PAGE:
Methods: This cohort study included 89,037 Japanese men and women (45–74 years) registered in the Japan Public Health Center-based prospective study. Cox proportional hazard models were used to calculate the hazard ratios (HRs) and their 95% confidence intervals (CIs) for incident CHD and stroke among Japanese adults with a self-reported history of urinary stones compared with those without it. The following covariates were included in the regression models: age, sex, area, body mass index, and histories of hypertension, diabetes, hyperlipidemia, smoking habit, alcohol intake, and physical activity.
Results: In total, 1.31% of Japanese adults reported a positive history of urinary stones. Throughout a median follow-up period of 12 years, 1.16% of Japanese adults developed CHD, and 4.96% developed stroke. No associations were detected between history of urinary stones and the risk of CHD (HR 1.04; 95% CI: 0.64–1.67), stroke (HR 0.92; 95% CI: 0.71–1.20), or total CVD (HR 0.95; 95% CI: 0.75–1.19). Younger urinary stone formers (45–59 years) tended to have a higher, though statistically insignificant, risk of CHD than older urinary stone formers (60–74 years): [(HR 1.15; 95% CI: 0.61–2.15) versus (HR 0.83; 95% CI: 0.40–1.76)], respectively.
Conclusion: The history of urinary stones was shown to be not associated with the risk of CVD among Japanese adults.
Aims: We evaluated the relationship between the ratios of eicosapentaenoic acid and arachidonic acid (EPA/AA), docosahexaenoic acid (DHA)/AA, and delta-5 desaturase activity (D5D) and atherogenic lipid profiles (ALP) and coronary atherosclerosis.
Methods: Polyunsaturated fatty acids (PUFA) and ALP were assessed in 436 men with the first episode of acute coronary syndrome (ACS) not take any lipid-lowering drugs. D5D was estimated as the ratio of AA to dihomogamma-linolenic acid (DGLA). These biomarkers were compared between the lower and higher levels of EPA/AA (0.41) or DHA/AA (0.93) according to the levels in Japanese general population. The thrombolysis in myocardial infarction flow (TIMI) grade of the culprit coronary artery was visually estimated during the initial angiography.
Results: Approximately 70% of patients had low EPA/AA or DHA/AA. Serum levels of LDL-cholesterol, apolipoprotein B (apoB), and remnant lipoprotein cholesterol (RL-C) were significantly higher in the low EPA/AA or DHA/AA groups, while those of triglycerides and malondialdehyde-modified LDL (MDA-LDL) were significantly higher in the low EPA/AA group alone. The levels of EPA, EPA/AA, DHA/AA, and HbA1c increased and those of DGLA and apoA1 decreased with increasing number of stenotic vessels. Patients with three stenotic coronary vessels or TIMI grade ≥ 1 had significantly higher EPA levels compared with the others. The levels of LDL-cholesterol, non-HDL-cholesterol, triglycerides, small dense LDL-cholesterol, RL-C, MDA-LDL, apoB, and apoE decreased progressively and those of EPA, DHA, EPA/AA and HDL-cholesterol increased as D5D increased.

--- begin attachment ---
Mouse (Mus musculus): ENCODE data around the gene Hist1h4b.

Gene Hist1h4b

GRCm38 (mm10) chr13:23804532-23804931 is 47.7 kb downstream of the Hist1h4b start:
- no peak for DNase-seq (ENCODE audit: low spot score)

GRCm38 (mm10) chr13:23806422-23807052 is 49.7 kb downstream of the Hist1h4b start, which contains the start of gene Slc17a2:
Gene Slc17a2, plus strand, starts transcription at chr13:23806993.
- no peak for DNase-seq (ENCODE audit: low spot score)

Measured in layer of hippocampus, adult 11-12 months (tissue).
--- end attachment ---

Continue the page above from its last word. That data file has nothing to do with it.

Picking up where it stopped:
Conclusions: The EPA/AA is a superior risk marker than DHA/AA in term of correlation with ALP in ACS patients.
Aims: Cigarette smoking provokes deleterious influences on cardiovascular and pulmonary systems, although the underlying relationship has not been sufficiently investigated especially in early-stage disease. The present study investigated possible associations between subclinical atherosclerosis and pulmonary function in middle-aged male smokers.
Methods: Male smokers undergoing their periodic health check-up were enrolled in this study (n=3,775, 45±8 years). Pulmonary function was evaluated using spirometry by calculating forced vital capacity (FVC) as a percentage of predicted value (FVC%-predicted), forced expiratory volume in one second (FEV1) as a percentage of predicted value (FEV1%-predicted), and the ratio of FEV1 to FVC (FEV1/FVC). Subclinical atherosclerosis was assessed based on ankle-brachial pressure index (ABI), cardio-ankle vascular index (CAVI), ultrasound examination of the carotid intima-media thickness (IMT), and presence of plaque.
Results: Multivariate regression analysis showed that ABI was positively associated with FVC%-predicted and FEV1%-predicted after adjustment for confounders including smoking intensity, while CAVI or carotid IMT was inversely associated with both. Participants with chronic obstructive pulmonary disease (COPD, n=256) showed reduced ABI and increased CAVI or carotid IMT compared with those without COPD, and participants with carotid plaque had lower pulmonary function than those without plaque. Reduced FEV1/FVC was an independent determinant of carotid plaque and decreased ABI was an independent determinant of COPD, as revealed by logistic regression analysis with the endpoint of carotid plaque presence or a diagnosis of COPD revealed.
Conclusions: Middle-aged male smokers showed a close association between subclinical atherosclerosis and pulmonary function, implying that smoking induced-vascular and pulmonary damage are interacting in early-stage disease.